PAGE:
The MGA With An Attitude
MGA Guru Is GOING MOBILE - (June 15-19, 2015)
NAMGAR GT-40, Frankenmuth Michigan

Monday June 15, 2015:
Some cars had arrived Sunday evening, many more arriving today for the first official day of activities. Out to the car park for some pictures, then inside for the light welcome dinner.

This was followed by an orientation meeting (introduction to the week's activities) including a bit of live entertainment. Shortly later we were off to the hospitality suite for the most important socializing with other MGA enthusiasts, some old friends and some new friends. One bit of disappointing news was that Scott and Mary Davidson from Ensinitas CA had flown in after their MGA had left them stranded and was towed twice only a short distance into their trip (first the SU fuel pump, then perhaps a failed Pertronics ignition module). Looking forward to midnight tire kicking tech sessions in the car park, but not to be as it was raining again, so just turn in for the night.

Tuesday June 16, 2015:
Early morning breakfast time, I bumped into "'Rotten' Robert". This car has been on my web site for years, so it's nice to see it first hand and chat with the owner. Click for more information.

Since this web site has loads of pictures of MGA, I tend to pay more attention to the odd or lesser seen stuff. Here is an MG 1100 (similar to the Austin America I used to own), a couple of MG "Z" Magnettes (variants of MGA), and the 1954 Morris Minor Traveller woody "estate car".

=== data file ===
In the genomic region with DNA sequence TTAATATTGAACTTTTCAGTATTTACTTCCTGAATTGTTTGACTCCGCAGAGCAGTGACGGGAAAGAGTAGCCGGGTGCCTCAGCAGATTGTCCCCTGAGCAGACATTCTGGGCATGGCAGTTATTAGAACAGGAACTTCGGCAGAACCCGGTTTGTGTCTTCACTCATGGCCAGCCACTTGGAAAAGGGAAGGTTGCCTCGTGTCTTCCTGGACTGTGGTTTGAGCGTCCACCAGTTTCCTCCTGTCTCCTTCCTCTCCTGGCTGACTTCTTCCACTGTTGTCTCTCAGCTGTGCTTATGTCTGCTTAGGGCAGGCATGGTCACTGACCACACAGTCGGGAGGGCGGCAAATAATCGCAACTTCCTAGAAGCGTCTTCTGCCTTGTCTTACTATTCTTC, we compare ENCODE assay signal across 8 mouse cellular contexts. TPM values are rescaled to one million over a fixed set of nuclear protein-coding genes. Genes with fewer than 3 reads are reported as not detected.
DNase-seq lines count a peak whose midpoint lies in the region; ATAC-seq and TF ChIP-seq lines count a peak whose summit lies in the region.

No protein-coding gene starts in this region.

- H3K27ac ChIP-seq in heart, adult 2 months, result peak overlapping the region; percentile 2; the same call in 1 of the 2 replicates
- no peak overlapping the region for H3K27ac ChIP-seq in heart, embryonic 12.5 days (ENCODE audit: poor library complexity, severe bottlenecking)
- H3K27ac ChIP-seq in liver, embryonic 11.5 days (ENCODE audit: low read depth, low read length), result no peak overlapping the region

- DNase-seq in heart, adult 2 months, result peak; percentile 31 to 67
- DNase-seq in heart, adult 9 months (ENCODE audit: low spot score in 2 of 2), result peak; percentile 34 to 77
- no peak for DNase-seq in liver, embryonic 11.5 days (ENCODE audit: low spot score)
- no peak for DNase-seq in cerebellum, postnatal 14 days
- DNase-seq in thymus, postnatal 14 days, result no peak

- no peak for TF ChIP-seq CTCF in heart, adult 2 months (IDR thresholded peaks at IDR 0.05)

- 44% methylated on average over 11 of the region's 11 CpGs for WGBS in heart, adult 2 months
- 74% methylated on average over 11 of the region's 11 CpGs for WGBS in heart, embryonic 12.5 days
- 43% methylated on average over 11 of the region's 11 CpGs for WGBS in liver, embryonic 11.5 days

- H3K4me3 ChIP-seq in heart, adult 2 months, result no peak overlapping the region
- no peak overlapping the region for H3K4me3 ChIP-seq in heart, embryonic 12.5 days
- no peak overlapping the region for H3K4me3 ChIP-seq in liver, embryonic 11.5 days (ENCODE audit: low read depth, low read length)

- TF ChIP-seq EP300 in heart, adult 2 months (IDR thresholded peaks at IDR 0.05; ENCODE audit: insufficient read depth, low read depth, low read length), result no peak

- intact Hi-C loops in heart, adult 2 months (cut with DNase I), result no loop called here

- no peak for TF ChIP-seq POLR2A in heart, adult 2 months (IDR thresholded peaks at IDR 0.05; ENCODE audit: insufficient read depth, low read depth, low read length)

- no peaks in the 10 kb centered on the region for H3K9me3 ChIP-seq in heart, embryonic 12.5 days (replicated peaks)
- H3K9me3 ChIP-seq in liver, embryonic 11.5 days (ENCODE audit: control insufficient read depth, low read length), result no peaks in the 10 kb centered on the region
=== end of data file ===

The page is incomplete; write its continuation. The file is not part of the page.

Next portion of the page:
Here we have Gerard Geraci's MGA Twin Cam (first in class winner and a member of Chicagoland MG Club), the "Chickens 'R' Us" special (which took 3rd place in the MGA 1500 Wire Wheel class). and the seldom seen MGA in Alamo Beige paint (odd factory color).

The classy MG TC (ladies first please), more Magnettes, an a street legal MGA race car.

In the Paint Tech section there are pages on two-tone paint and stripes.

At these long distance get togethers you can always find a host of small luggage trailers (in addition to mine).

I believe the MG VA Tickford took first in class in the "Other MG" group. The purple MGA is sporting a very slick 2.8-liter V6 engine transplant with 5-speed (first in class in the "Modified MG" group). There was this very well executed MG Midget with a 327-cid V8 (yikes!), but you have to avoid speed bumps.

The Mineral Blue MGA Coupe was fortunate enough to find the only shade in the car park. The Parish Plastics hardtop for MGA was part of the event long Rowdies Raffle.